Hollywood Flashback: Barbra Streisand Sang for Civil Rights in 1968

Endpage-Barbra Streisand 1968 Southern Christian Leadership Conference-ONETIME USE-H 2016
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The singer, who begins a nine-city tour in August, performed at the fundraiser for the Southern Christian Leadership Conference's Poor People's Campaign, which had been started by Dr. Martin Luther King Jr.

For Barbra Streisand, who begins a nine-city tour in August that kicks off in Los Angeles, the period from mid-1967 to mid-1968 was filled with milestones. The 25-year-old performed solo in Central Park’s Sheep Meadow to a 135,000-strong crowd (the largest concert audience in park history); finished filming Funny Girl (later tying with Katharine Hepburn for the best actress Oscar); and headlined a July 17, 1968, fundraiser praised on the front page of The Hollywood Reporter as “a cause of the heart.” The Hollywood Bowl event benefitted the Southern Christian Leadership Conference’s Poor People’s Campaign, which had been started by Dr. Martin Luther King, and Streisand had helped at a 1965 concert at New York’s Majestic Theatre.

The SCLC’s Andrew Young, now 84, says they first connected with the singer when “Chauncey Eskridge, who was Muhammad Ali’s attorney, arranged for us to hear her sing at a club in Chicago. We were very impressed. I remember when we left, Martin said, ‘How come we’ve never heard of this woman with this great voice?’ ” For the Bowl event, organizers originally reached out to Aretha Franklin who doesn’t like to fly, so they turned again to Streisand. The fundraiser came at an exceptionally emotional period. King had been assassinated in April, and Robert Kennedy was killed in June after winning the California Democratic primary; the riots at the Democratic National Convention in Chicago would come in August. “It was a very depressing time,” says Young. “We were so lost.”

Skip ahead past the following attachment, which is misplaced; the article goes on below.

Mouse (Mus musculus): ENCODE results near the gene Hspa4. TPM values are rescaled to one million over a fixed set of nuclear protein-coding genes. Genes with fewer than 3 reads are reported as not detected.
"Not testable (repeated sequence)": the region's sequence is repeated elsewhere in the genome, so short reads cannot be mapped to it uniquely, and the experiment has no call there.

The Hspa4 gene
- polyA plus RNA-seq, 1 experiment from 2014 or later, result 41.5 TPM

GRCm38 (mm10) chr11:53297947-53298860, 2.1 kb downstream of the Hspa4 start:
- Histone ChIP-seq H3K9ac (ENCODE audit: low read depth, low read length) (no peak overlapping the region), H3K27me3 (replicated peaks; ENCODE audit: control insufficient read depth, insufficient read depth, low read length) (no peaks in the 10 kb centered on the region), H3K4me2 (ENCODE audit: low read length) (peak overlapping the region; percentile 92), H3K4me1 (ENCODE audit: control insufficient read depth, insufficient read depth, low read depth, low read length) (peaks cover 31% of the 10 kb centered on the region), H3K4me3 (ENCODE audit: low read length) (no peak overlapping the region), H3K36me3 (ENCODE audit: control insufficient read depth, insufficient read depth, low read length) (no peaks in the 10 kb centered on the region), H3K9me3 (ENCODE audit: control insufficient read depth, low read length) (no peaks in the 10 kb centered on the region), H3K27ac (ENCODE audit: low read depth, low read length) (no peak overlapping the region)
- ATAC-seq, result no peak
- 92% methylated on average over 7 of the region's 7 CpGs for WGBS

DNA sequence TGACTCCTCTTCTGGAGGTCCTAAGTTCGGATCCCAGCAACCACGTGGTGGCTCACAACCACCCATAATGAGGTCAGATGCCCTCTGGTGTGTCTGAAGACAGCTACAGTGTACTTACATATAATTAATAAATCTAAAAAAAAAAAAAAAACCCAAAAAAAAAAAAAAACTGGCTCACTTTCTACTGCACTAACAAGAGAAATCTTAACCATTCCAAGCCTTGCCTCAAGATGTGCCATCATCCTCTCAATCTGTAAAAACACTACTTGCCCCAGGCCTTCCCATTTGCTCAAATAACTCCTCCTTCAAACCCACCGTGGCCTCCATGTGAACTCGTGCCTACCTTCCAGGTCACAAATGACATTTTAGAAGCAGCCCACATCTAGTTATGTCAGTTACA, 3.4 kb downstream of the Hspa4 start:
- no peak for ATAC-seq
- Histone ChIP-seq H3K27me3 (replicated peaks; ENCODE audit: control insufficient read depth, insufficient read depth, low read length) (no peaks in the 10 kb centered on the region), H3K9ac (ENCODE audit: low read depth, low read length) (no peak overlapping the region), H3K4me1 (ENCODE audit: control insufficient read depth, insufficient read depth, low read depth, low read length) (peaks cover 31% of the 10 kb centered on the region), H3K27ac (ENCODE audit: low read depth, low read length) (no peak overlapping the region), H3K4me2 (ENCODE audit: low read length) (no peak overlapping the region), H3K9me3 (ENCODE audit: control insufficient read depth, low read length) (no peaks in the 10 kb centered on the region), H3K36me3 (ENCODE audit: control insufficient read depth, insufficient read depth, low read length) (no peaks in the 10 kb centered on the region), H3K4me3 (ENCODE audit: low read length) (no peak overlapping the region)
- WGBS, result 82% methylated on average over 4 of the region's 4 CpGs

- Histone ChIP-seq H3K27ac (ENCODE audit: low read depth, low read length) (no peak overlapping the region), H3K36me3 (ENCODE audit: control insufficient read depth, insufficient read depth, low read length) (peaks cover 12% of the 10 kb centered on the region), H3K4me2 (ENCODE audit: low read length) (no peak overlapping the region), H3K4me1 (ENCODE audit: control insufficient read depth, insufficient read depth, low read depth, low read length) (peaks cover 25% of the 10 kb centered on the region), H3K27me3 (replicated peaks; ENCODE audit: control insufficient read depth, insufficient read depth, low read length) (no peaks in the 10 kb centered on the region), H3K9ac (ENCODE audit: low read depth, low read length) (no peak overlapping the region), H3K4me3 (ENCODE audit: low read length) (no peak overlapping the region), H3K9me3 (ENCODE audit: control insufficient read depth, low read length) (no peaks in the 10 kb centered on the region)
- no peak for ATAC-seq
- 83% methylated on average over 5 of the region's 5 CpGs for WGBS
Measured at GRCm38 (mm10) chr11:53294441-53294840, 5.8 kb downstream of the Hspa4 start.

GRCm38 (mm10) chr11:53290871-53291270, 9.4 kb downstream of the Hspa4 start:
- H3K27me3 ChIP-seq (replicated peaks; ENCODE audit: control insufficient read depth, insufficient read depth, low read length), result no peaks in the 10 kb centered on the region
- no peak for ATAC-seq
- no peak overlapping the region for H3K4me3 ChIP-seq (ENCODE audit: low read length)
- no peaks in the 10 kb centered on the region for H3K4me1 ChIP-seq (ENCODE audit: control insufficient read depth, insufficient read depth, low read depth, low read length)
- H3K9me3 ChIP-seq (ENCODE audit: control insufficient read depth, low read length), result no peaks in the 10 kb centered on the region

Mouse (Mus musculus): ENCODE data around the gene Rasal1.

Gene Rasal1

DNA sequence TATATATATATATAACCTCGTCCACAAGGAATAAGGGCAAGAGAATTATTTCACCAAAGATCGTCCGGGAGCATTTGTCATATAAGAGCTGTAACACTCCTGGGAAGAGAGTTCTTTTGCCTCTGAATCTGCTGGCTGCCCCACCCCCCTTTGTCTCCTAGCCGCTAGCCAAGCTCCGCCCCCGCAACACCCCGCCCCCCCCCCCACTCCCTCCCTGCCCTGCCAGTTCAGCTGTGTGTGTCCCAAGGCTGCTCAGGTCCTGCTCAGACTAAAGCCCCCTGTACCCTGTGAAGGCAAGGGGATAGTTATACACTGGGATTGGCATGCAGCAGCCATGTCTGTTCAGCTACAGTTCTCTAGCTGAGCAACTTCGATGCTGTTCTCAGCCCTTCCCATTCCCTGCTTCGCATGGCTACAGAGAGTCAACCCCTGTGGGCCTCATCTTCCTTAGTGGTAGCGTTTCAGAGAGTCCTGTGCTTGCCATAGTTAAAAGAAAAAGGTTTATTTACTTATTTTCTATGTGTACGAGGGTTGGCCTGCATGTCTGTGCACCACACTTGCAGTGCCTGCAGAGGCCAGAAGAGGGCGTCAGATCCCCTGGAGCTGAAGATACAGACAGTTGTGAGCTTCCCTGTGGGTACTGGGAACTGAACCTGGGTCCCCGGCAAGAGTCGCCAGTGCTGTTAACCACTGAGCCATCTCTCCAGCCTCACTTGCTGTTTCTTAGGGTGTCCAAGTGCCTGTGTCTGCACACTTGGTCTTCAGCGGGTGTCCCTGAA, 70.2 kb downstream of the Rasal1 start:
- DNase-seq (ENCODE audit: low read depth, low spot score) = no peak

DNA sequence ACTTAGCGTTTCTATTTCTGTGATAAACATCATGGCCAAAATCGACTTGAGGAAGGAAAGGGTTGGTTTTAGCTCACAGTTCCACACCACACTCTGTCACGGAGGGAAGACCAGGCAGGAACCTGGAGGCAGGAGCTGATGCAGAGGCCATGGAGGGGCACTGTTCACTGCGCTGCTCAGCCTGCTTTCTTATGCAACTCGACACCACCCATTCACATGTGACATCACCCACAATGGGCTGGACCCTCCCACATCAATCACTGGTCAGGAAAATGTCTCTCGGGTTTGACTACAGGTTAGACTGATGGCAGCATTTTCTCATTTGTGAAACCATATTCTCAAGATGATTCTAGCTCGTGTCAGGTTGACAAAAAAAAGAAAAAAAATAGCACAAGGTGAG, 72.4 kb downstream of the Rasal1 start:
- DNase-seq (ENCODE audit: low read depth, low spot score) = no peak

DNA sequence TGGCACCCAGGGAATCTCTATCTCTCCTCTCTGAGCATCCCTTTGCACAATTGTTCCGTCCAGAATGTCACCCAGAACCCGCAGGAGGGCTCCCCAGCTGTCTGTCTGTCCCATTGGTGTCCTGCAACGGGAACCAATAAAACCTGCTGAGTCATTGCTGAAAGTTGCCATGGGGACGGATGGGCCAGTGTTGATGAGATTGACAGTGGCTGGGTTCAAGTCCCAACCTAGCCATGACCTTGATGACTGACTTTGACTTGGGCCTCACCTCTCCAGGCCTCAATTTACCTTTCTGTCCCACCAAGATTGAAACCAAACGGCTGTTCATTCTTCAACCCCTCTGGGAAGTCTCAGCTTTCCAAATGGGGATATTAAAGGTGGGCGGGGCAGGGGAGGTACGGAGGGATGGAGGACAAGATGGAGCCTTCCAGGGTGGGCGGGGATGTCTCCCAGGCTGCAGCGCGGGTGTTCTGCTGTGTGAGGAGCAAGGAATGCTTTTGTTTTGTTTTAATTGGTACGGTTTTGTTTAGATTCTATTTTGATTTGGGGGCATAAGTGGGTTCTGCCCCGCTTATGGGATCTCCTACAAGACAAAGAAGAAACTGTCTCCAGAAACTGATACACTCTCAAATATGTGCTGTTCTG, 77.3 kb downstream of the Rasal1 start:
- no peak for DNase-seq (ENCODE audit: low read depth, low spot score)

Concert headliners were Streisand, Harry Belafonte, Bill Cosby and Herb Alpert with his Tijuana Brass Band. Tickets went from $4.75 to $25 ($32 to $170 today); 17,356 were sold, and $140,000 raised (slightly less than $1 million now). Belafonte both sang and spoke, saying the civil rights campaign “will go on, no matter what you’ve heard.” Cosby did routines about sharing a bed with his brother. Alpert played his hit “A Taste of Honey.” Streisand began her performance with the words “I’m not pregnant” (she’d had a child with husband Elliott Gould 18 months earlier, but otherwise, the remark was a puzzler) and ended it, at midnight, standing under a blue spotlight, with a showstopping rendition of “People.”

This story first appeared in the June 10 issue of The Hollywood Reporter magazine. To receive the magazine, click here to subscribe.